Children and even grandchildren of men who had children later in life might enjoy genetic benefits that are life extending, including the ability of having children later in life. Northwestern University researchers believe it is due to an unusually quick adaptation that telomeres, which are DNA found at the tips of chromosomes, lengthened and that is thought to promote longer healthy aging.
The study analyzed 1,779 Filipino adults’ DNA and that of their mothers. The researchers found the children of fathers who were older not only inherited longer telomeres, but their effect of longer healthier lives is cumulative across generations.
Researchers said they did not advise the men to have children at a later age, as other prior studies have shown that by having children later in life they risk passing on mutations of genes that might cause a miscarriage or other ailments.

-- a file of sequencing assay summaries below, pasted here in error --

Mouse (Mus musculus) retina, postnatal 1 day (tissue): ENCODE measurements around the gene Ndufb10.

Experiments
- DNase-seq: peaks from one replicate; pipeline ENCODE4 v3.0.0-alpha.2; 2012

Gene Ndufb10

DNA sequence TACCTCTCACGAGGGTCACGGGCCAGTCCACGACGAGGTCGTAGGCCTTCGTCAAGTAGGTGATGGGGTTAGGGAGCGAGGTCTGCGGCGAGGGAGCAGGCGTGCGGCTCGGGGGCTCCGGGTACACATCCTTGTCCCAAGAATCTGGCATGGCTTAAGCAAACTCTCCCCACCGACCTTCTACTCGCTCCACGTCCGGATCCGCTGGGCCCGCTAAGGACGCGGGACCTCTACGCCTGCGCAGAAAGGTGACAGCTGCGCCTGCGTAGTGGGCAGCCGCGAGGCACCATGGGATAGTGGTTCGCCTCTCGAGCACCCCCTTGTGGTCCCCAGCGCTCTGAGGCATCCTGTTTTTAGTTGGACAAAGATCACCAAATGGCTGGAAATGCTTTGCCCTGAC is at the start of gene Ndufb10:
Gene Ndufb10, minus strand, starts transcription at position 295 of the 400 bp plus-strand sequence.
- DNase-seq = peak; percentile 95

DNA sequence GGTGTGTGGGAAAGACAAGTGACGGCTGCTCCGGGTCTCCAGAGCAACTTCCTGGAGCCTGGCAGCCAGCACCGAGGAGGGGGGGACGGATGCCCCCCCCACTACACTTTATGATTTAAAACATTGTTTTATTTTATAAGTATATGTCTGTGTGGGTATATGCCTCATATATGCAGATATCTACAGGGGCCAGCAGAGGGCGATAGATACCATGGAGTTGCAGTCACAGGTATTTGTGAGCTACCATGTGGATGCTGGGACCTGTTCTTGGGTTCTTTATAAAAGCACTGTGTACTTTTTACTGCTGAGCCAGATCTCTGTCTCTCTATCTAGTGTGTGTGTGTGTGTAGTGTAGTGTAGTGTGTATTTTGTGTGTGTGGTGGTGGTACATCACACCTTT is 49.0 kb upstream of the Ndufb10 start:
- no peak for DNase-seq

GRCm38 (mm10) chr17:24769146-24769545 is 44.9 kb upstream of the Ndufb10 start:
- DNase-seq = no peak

Christopher Kuzawa, one of the co-authors of the study said additional research is necessary to determine if the telomeres, which had been inherited from fathers who were older reduce the number of health problems and other problems that come, as one grows older.
Kuzawa said that based upon the findings in the study, researchers predicted that it will in fact be the case that the longer telomeres help with health problems later in life, but that has to be addressed in other studies in the future.
The new study was published in a June issue of the National Academy of Sciences.